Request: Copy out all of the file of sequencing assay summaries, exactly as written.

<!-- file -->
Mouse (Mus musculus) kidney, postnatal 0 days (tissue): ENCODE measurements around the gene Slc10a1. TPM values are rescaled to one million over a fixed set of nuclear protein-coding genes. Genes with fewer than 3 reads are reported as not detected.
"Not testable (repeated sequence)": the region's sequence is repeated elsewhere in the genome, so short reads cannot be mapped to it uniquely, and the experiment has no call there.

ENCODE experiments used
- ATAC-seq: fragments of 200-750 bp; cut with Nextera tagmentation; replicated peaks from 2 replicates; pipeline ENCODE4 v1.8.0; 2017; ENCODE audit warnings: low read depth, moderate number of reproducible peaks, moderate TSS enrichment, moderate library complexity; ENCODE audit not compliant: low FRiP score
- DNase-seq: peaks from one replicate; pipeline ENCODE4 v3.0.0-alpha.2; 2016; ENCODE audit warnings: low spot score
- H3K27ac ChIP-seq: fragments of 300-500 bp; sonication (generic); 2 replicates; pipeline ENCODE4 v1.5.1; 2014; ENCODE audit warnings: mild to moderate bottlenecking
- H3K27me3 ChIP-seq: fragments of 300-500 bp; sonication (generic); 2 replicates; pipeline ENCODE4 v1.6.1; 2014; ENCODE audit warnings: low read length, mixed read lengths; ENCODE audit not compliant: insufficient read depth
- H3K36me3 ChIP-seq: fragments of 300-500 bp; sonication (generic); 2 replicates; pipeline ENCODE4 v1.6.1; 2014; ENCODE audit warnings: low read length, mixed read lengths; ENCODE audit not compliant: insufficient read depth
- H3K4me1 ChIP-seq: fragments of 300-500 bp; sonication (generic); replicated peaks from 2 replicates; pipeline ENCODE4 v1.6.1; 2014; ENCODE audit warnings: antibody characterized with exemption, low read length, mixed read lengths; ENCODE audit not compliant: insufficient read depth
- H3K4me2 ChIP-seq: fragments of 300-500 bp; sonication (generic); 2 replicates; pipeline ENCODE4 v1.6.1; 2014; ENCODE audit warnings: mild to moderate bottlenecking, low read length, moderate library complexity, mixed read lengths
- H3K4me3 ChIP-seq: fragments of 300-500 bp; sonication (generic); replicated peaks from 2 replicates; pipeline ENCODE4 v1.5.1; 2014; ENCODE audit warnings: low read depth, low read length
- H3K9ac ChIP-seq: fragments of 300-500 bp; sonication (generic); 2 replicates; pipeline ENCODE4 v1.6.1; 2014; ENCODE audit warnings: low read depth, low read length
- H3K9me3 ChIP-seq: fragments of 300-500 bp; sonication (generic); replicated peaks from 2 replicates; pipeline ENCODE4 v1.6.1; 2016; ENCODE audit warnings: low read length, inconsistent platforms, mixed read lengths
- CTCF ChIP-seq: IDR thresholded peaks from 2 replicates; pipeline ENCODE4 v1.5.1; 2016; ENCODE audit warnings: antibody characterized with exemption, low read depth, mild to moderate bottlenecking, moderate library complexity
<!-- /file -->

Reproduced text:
Mouse (Mus musculus) kidney, postnatal 0 days (tissue): ENCODE measurements around the gene Slc10a1. TPM values are rescaled to one million over a fixed set of nuclear protein-coding genes. Genes with fewer than 3 reads are reported as not detected.
"Not testable (repeated sequence)": the region's sequence is repeated elsewhere in the genome, so short reads cannot be mapped to it uniquely, and the experiment has no call there.

ENCODE experiments used
- ATAC-seq: fragments of 200-750 bp; cut with Nextera tagmentation; replicated peaks from 2 replicates; pipeline ENCODE4 v1.8.0; 2017; ENCODE audit warnings: low read depth, moderate number of reproducible peaks, moderate TSS enrichment, moderate library complexity; ENCODE audit not compliant: low FRiP score
- DNase-seq: peaks from one replicate; pipeline ENCODE4 v3.0.0-alpha.2; 2016; ENCODE audit warnings: low spot score
- H3K27ac ChIP-seq: fragments of 300-500 bp; sonication (generic); 2 replicates; pipeline ENCODE4 v1.5.1; 2014; ENCODE audit warnings: mild to moderate bottlenecking
- H3K27me3 ChIP-seq: fragments of 300-500 bp; sonication (generic); 2 replicates; pipeline ENCODE4 v1.6.1; 2014; ENCODE audit warnings: low read length, mixed read lengths; ENCODE audit not compliant: insufficient read depth
- H3K36me3 ChIP-seq: fragments of 300-500 bp; sonication (generic); 2 replicates; pipeline ENCODE4 v1.6.1; 2014; ENCODE audit warnings: low read length, mixed read lengths; ENCODE audit not compliant: insufficient read depth
- H3K4me1 ChIP-seq: fragments of 300-500 bp; sonication (generic); replicated peaks from 2 replicates; pipeline ENCODE4 v1.6.1; 2014; ENCODE audit warnings: antibody characterized with exemption, low read length, mixed read lengths; ENCODE audit not compliant: insufficient read depth
- H3K4me2 ChIP-seq: fragments of 300-500 bp; sonication (generic); 2 replicates; pipeline ENCODE4 v1.6.1; 2014; ENCODE audit warnings: mild to moderate bottlenecking, low read length, moderate library complexity, mixed read lengths
- H3K4me3 ChIP-seq: fragments of 300-500 bp; sonication (generic); replicated peaks from 2 replicates; pipeline ENCODE4 v1.5.1; 2014; ENCODE audit warnings: low read depth, low read length
- H3K9ac ChIP-seq: fragments of 300-500 bp; sonication (generic); 2 replicates; pipeline ENCODE4 v1.6.1; 2014; ENCODE audit warnings: low read depth, low read length
- H3K9me3 ChIP-seq: fragments of 300-500 bp; sonication (generic); replicated peaks from 2 replicates; pipeline ENCODE4 v1.6.1; 2016; ENCODE audit warnings: low read length, inconsistent platforms, mixed read lengths
- CTCF ChIP-seq: IDR thresholded peaks from 2 replicates; pipeline ENCODE4 v1.5.1; 2016; ENCODE audit warnings: antibody characterized with exemption, low read depth, mild to moderate bottlenecking, moderate library complexity